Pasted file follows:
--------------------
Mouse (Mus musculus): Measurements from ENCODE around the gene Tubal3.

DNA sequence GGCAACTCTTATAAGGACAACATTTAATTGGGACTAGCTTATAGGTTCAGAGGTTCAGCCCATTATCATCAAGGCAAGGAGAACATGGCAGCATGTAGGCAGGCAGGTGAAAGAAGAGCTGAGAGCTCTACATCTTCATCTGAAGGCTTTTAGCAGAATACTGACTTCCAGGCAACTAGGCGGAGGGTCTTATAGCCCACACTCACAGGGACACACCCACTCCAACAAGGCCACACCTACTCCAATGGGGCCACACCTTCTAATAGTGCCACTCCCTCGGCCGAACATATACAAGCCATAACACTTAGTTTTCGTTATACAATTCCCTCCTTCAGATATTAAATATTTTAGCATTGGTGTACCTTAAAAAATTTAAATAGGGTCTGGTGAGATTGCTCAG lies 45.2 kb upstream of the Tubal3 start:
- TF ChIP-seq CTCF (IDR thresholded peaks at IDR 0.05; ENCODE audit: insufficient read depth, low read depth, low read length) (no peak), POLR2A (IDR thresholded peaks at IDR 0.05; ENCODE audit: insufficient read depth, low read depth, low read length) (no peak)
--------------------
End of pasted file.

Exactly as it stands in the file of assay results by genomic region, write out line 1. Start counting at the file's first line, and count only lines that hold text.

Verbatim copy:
Mouse (Mus musculus): Measurements from ENCODE around the gene Tubal3.